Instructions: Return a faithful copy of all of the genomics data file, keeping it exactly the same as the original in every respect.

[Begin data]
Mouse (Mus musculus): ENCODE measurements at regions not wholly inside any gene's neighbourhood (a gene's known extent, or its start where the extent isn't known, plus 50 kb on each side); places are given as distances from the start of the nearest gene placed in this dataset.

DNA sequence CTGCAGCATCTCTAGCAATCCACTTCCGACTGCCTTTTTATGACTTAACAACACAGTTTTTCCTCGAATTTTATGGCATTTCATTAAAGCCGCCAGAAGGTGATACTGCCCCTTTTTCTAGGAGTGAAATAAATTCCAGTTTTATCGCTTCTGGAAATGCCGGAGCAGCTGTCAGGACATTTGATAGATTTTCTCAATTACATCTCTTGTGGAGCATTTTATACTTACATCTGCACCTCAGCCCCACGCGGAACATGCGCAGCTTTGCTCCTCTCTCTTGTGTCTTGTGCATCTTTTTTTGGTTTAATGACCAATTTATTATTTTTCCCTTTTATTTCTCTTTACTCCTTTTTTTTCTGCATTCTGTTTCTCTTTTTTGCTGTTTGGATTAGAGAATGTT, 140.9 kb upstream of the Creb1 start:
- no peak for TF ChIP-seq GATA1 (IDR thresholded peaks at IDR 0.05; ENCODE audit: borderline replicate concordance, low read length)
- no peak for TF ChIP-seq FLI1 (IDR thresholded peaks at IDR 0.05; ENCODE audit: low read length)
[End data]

Mouse (Mus musculus): ENCODE measurements at regions not wholly inside any gene's neighbourhood (a gene's known extent, or its start where the extent isn't known, plus 50 kb on each side); places are given as distances from the start of the nearest gene placed in this dataset.

DNA sequence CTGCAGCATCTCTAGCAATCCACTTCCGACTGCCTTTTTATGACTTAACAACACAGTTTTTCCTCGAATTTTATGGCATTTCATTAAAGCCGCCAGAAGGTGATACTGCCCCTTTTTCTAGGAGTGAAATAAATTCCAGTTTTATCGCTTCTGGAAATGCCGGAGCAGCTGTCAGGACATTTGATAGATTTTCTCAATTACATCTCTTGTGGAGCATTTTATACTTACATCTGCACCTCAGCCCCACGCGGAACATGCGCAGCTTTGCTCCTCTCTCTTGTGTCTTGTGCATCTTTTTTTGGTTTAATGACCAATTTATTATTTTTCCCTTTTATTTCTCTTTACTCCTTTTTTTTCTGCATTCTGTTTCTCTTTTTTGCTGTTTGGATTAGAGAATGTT, 140.9 kb upstream of the Creb1 start:
- no peak for TF ChIP-seq GATA1 (IDR thresholded peaks at IDR 0.05; ENCODE audit: borderline replicate concordance, low read length)
- no peak for TF ChIP-seq FLI1 (IDR thresholded peaks at IDR 0.05; ENCODE audit: low read length)